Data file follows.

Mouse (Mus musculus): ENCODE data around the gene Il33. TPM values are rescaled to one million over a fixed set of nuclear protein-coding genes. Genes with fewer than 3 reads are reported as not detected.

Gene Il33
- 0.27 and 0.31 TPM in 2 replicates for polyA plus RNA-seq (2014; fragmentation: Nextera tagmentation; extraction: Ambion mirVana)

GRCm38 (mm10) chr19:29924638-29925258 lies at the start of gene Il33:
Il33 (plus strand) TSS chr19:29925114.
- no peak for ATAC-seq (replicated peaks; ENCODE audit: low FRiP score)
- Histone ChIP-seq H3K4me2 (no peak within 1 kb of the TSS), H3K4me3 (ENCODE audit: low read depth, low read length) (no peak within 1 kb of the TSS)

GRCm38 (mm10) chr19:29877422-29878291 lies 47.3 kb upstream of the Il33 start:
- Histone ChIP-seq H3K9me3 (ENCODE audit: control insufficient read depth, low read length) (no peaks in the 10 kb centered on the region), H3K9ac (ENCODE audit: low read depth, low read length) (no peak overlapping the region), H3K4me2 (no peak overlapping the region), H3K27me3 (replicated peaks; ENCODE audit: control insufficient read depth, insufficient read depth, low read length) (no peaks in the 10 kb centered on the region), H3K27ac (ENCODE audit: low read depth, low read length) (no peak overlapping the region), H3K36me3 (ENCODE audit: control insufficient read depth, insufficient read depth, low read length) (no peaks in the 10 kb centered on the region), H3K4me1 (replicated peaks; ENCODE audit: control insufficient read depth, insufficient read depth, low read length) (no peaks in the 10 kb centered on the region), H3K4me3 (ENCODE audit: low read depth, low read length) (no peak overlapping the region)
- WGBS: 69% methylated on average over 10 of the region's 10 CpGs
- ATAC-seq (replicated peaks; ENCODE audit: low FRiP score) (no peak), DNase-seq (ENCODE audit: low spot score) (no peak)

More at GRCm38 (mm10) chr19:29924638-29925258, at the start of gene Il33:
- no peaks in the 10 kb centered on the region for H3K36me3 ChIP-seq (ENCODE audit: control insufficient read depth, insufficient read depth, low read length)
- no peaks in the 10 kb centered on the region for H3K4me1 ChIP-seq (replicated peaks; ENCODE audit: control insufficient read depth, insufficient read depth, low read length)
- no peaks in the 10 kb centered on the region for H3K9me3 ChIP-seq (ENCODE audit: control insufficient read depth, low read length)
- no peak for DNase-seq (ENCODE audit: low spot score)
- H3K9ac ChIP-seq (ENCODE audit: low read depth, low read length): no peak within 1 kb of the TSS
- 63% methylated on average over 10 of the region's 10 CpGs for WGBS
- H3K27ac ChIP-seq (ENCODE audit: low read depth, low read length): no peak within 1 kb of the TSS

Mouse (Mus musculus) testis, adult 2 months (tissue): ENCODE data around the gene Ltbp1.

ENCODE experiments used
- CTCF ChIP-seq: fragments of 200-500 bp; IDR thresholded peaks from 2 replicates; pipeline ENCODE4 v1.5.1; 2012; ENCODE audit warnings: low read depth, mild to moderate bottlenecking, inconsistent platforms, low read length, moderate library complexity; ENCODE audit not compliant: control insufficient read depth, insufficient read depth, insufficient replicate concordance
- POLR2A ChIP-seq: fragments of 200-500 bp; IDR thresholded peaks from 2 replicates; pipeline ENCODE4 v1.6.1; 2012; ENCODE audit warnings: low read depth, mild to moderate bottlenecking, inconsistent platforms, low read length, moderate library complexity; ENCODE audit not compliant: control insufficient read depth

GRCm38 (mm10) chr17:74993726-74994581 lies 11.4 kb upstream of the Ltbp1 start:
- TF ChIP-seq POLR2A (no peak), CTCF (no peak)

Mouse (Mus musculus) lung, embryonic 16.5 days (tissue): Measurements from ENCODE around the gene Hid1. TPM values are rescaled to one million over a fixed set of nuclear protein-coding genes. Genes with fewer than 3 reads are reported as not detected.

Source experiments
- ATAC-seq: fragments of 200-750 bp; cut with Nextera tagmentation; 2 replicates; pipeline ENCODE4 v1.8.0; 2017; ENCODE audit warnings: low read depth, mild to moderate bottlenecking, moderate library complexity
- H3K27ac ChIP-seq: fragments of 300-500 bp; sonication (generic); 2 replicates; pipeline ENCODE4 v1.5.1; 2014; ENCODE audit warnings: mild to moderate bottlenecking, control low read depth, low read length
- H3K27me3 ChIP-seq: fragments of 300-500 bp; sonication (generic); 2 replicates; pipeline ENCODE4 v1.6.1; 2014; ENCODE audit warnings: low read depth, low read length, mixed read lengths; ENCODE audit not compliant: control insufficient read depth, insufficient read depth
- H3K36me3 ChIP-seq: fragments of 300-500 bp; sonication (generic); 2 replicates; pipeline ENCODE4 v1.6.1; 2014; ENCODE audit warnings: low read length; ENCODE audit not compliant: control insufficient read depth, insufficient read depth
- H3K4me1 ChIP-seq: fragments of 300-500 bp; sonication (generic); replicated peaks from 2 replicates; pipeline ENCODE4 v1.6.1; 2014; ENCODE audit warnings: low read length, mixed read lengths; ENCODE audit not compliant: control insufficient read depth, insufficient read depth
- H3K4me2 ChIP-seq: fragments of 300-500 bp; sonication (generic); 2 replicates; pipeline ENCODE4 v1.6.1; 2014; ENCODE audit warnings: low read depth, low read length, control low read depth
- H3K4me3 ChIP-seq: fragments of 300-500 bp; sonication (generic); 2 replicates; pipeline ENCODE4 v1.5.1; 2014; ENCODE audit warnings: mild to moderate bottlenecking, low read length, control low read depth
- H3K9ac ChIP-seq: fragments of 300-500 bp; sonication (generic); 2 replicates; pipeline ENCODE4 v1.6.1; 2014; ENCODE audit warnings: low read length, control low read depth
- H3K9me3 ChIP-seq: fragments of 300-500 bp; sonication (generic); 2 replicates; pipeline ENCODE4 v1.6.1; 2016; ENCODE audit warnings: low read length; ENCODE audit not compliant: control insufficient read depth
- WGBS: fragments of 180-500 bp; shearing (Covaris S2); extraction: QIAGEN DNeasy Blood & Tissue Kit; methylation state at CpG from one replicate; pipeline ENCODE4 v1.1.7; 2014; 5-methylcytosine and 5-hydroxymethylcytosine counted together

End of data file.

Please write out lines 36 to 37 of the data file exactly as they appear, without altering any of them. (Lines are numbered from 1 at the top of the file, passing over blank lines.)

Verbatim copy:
- H3K9me3 ChIP-seq: fragments of 300-500 bp; sonication (generic); 2 replicates; pipeline ENCODE4 v1.6.1; 2016; ENCODE audit warnings: low read length; ENCODE audit not compliant: control insufficient read depth
- WGBS: fragments of 180-500 bp; shearing (Covaris S2); extraction: QIAGEN DNeasy Blood & Tissue Kit; methylation state at CpG from one replicate; pipeline ENCODE4 v1.1.7; 2014; 5-methylcytosine and 5-hydroxymethylcytosine counted together